How to Make a Two-Color A-Line Tee Skirtcomments (21) June 28th, 2013
I love making skirts in the springtime, and while playing around with some recycled T-shirts a couple of years ago, I came up with this design, which I still love! I've made four skirts like this so far, and plan on making many more! All you really need are two T-shirts and a sewing machine, but you can choose to add an elastic or drawstring waistband for extra security, or if you're a more experienced sewer, I'm sure you could add your own touches to make your skirt a bit more elaborate. This basic design is simple enough for anyone who can use scissors and sew a straight line!
- Two T-shirts, approximately the same size (details below)
- Scissors (and a rotary cutter is helpful)
- Measuring tape
- Chalk or fabric marker
- Sewing machine and thread
- Elastic tape or drawstring material (optional)
For your T-shirts, it will work better if they are similar thickness and stretchiness, and, of course, choose coordinating colors. By following the instructions exactly, the bigger the shirts are, the more your skirt will flare out, but if you want to use big T-shirts without so much flare, you can just cut your pieces smaller. This also goes for if you want to use two different sizes-you can cut the bigger shirt's pieces to be the same size as the smaller shirt. Keep in mind your skirt's length will be a bit shorter than the shortest T-shirt's length, so don't choose too-small shirts.
Start by cutting each T-shirt into two big rectangles, front and back. Cut the front first, as wide as possible inside where the sleeves come into the body and just below the collar.
Then cut the same size from the back. Repeat for the other shirt-you can use the first shirt's rectangle as a template, but it's not necessary that they are exactly the same size.
Next, you need to measure your waist, then divide that number by 8, and we'll call that X. Mine worked out super easily because my waist where I measured was 88 cm, so that gave me 11 cm exactly for X. Lay out a fabric rectangle and mark X in from one end at the top (across the shorter side). I added 1 extra centimeter for seam allowance, but that resulted in my skirt being too big to stay on without adding an elastic band, so I recommend not adding a seam allowance (unless you plan to add elastic or a drawstring).
Then mark X in from the other end on the opposite side. Use your tape measure or a ruler to connect the two spots and mark a line between them.
Cut along the line, either with scissors or with a rotary cutter.
Repeat those steps for each of the four rectangles, cutting the diagonal line in the same direction on each one. It doesn't matter what direction, as long as all four are cut the same (in my case, they were all from top right to bottom left). Then decide what order to place the panels. I like to place the panels with pictures close together to make the front of the skirt, with the blank panels at the back.
Once you have the panels in order, sew the first two together with right sides facing, lining up the top edges. The bottom edges will not line up; just sew until you reach the end of the shorter side and lock your stitch there.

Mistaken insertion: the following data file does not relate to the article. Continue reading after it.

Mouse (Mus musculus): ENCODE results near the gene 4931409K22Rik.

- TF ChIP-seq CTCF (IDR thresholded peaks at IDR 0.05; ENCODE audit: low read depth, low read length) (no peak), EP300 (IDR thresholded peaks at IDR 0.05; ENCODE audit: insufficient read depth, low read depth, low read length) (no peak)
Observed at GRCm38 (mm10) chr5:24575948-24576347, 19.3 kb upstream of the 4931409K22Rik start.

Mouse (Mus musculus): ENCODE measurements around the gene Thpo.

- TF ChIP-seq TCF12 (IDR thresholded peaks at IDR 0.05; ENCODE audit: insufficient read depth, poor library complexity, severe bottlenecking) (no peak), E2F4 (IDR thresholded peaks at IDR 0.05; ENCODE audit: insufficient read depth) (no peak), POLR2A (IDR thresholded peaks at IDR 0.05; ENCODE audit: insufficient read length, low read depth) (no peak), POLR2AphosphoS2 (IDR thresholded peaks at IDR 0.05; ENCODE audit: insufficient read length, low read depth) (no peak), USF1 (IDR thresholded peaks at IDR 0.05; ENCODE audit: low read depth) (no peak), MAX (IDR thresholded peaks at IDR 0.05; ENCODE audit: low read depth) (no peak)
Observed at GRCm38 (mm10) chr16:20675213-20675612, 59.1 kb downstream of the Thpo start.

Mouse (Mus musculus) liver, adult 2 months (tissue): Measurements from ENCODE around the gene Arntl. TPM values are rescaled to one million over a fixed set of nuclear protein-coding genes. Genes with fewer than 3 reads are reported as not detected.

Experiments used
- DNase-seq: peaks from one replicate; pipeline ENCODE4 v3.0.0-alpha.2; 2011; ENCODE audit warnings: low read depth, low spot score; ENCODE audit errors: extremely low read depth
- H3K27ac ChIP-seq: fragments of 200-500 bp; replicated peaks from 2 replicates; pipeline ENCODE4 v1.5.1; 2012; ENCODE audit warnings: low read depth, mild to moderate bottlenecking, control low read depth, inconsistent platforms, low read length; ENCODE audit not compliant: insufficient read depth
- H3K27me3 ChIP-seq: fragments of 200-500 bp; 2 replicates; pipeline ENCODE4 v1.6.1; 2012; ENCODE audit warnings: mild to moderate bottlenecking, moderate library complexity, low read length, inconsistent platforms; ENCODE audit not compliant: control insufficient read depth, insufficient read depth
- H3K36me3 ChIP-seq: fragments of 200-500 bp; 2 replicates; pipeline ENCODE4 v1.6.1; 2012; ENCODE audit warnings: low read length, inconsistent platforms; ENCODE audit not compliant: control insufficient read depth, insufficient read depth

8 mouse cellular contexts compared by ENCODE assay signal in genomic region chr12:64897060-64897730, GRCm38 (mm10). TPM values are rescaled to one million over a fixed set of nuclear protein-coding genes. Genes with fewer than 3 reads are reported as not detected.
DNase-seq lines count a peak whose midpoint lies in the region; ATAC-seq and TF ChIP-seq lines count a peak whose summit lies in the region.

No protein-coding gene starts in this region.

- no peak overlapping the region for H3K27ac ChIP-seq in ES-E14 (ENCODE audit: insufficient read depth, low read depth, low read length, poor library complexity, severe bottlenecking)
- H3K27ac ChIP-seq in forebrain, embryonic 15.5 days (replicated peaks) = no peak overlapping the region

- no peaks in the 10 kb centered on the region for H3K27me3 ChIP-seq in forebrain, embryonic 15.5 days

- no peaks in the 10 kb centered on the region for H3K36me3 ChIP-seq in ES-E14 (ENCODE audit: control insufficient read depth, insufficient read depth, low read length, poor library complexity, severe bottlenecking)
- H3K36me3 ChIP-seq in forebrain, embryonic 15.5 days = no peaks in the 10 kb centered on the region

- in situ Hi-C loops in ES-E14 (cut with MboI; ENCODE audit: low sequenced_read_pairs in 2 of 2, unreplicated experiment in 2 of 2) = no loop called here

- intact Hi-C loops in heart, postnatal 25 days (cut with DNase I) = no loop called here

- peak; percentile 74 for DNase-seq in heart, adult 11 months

Continue across for each panel, joining the next one to the end, one after another. Then join the last and the first together, the same as all the rest. After this, you can decide how much more you want to do to finish your skirt, if anything.
The bottom edges will be all crooked; I like to cut each panel's bottom straight across and leave the edges raw, since T-shirt fabric doesn't unravel. If you want to sew a hem, go for it!
I used my rotary cutter for this part, since I don't trust my hands to cut perfectly straight with scissors. I just lined up my straightedge from the bottom of one side to the bottom of the other side and cut a narrow triangle off each panel.
If your skirt fits well, you can be done now, or just sew the top edge under to make a hem. Since T-shirts are knit fabric, the stretchiness means you can make the simplest skirt ever, with no zipper, buttons, drawstring, snaps, etc., which also means it's the most comfortable skirt ever. But, if it's a little too big and you're worried it won't stay on securely, it's easy to add a simple drawstring or elastic band. I solved this problem on mine by folding the top edge under, sewing a hem, and threading a piece of elastic tape through. I sewed the elastic ends together and sewed the hole in the hem closed with the elastic inside.
Use the same idea, but thread a piece of ribbon or strip of fabric through the hem instead of elastic, cut two holes in the front or side of the hem, and you've got a drawstring! I used that idea with a necktie on this version of the skirt:
This other one I made fit just right without any additions, so I just folded the top edge under and sewed a hem.
If your skirt happens to turn out too small in the waist, that's an easy fix! Since the skirt gets wider as it goes down, you'll just need to cut it at whatever point it's the right size. Also, if you want a shorter skirt, just cut it up from the bottom wherever you want. If you do either of these modifications, be sure to either sew a hem or relock the bottoms of the seam stitches where you cut so they don't unravel.
One more thing-don't throw away those leftover T-shirt scraps! There are so many crafty things they'll be great for! I love using T-shirt fabric for small projects (like my cuffs!) and embellishments like appliqués. T-shirt sleeves are actually a good amount of fabric; if you collect several of them, you could turn them into a patchwork quilt or something else crazy cool! Just keep them in your stash and the inspiration will come!
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